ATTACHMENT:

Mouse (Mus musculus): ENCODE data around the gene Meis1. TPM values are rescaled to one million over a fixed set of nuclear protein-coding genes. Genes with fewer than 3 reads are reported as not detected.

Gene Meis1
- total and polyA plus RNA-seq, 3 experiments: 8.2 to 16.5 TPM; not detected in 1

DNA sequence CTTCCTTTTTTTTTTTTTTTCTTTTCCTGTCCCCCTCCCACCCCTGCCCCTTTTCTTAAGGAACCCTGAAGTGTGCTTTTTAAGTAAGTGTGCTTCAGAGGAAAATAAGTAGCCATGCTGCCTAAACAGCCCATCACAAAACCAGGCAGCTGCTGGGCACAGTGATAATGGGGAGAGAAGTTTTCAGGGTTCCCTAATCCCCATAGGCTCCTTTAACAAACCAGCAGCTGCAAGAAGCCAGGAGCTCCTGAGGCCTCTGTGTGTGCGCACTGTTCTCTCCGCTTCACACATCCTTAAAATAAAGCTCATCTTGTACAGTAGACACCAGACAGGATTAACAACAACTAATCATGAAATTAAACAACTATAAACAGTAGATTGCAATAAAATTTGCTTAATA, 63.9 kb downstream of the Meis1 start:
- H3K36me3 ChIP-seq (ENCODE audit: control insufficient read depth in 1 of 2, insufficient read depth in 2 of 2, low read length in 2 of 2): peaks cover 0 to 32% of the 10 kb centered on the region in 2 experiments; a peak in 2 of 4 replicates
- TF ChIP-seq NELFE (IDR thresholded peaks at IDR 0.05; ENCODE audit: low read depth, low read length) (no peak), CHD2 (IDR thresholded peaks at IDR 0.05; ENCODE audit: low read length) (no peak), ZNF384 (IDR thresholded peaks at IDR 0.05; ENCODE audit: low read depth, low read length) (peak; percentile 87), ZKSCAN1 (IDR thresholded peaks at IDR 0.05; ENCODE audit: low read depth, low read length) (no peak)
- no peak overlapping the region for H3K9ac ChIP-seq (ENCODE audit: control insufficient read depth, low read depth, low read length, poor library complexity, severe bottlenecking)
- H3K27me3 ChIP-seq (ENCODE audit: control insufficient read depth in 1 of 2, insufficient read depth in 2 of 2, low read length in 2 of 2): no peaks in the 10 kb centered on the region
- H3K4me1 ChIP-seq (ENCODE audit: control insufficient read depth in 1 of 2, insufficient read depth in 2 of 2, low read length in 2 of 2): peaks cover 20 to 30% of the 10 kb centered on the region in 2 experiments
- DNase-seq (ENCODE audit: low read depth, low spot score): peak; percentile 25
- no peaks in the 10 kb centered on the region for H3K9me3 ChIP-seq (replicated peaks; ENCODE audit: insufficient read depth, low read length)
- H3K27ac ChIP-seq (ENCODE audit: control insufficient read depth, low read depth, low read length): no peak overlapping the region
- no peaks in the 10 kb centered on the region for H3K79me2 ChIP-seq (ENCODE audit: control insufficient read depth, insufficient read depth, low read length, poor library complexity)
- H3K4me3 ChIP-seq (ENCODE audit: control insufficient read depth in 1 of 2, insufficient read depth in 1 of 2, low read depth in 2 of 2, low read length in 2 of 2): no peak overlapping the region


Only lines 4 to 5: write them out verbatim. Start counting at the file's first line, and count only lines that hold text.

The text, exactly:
DNA sequence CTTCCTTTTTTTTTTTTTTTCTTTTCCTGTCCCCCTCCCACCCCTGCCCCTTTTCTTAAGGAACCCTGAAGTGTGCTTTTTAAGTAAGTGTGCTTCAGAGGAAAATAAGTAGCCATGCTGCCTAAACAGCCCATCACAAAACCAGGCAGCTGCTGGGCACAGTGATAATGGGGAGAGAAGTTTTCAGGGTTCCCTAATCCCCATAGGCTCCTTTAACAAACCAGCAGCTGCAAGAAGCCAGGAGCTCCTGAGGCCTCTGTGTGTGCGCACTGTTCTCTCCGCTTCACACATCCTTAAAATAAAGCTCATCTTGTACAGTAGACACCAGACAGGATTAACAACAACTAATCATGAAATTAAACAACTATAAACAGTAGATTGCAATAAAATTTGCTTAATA, 63.9 kb downstream of the Meis1 start:
- H3K36me3 ChIP-seq (ENCODE audit: control insufficient read depth in 1 of 2, insufficient read depth in 2 of 2, low read length in 2 of 2): peaks cover 0 to 32% of the 10 kb centered on the region in 2 experiments; a peak in 2 of 4 replicates